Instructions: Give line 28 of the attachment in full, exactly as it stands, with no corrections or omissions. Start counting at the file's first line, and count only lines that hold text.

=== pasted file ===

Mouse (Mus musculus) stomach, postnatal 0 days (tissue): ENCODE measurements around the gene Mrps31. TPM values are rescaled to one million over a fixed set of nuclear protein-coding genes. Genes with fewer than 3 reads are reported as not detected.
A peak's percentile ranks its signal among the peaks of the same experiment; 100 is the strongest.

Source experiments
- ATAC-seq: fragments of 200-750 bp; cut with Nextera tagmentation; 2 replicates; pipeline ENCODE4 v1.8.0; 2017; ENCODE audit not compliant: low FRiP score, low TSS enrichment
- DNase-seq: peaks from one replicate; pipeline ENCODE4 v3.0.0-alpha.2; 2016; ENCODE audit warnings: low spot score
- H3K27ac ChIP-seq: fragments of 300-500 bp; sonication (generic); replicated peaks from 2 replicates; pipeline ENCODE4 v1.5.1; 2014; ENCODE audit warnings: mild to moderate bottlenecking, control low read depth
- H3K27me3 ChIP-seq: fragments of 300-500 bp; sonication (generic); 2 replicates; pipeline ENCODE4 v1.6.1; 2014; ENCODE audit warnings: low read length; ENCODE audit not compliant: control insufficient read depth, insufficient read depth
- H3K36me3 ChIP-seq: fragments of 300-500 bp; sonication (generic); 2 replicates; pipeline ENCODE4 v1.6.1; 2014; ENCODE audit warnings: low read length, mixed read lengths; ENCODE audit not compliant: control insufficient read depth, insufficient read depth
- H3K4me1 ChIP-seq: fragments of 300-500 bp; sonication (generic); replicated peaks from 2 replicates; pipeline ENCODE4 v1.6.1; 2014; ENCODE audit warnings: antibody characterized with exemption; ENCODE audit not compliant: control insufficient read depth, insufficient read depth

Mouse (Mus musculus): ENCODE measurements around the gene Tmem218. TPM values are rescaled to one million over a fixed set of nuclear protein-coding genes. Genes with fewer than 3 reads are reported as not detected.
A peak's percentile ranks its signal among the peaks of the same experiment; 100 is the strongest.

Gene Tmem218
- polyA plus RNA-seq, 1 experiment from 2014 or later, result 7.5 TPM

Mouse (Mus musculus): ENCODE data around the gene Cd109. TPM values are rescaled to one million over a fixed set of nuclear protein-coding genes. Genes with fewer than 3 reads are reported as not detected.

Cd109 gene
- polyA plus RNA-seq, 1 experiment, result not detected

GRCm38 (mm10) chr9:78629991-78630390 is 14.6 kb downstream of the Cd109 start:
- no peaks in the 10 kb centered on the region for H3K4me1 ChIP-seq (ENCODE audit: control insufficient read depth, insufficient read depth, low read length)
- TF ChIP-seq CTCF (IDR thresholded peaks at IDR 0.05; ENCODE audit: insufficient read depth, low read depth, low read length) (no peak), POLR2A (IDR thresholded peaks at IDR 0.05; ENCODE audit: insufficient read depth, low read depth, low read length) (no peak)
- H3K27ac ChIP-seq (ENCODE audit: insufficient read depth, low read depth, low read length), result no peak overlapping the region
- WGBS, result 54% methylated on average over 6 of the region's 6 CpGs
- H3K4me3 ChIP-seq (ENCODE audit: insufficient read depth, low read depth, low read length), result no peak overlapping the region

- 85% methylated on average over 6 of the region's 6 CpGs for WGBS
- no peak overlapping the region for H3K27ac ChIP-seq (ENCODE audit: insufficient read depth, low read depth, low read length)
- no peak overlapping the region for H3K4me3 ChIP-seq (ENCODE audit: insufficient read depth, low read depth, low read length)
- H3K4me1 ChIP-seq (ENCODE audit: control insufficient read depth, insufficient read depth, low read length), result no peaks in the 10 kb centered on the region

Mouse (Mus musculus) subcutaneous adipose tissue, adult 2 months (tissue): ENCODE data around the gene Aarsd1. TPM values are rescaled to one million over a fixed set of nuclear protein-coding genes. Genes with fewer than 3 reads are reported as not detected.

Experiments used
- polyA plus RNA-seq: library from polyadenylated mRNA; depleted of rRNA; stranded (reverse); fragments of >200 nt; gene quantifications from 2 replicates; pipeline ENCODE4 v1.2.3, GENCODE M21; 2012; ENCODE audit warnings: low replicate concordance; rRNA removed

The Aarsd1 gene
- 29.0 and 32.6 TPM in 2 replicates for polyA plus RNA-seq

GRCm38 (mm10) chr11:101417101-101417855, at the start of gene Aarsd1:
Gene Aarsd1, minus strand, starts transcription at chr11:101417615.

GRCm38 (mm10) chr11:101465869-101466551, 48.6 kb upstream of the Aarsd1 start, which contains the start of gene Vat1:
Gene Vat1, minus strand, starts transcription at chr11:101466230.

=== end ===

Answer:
Experiments used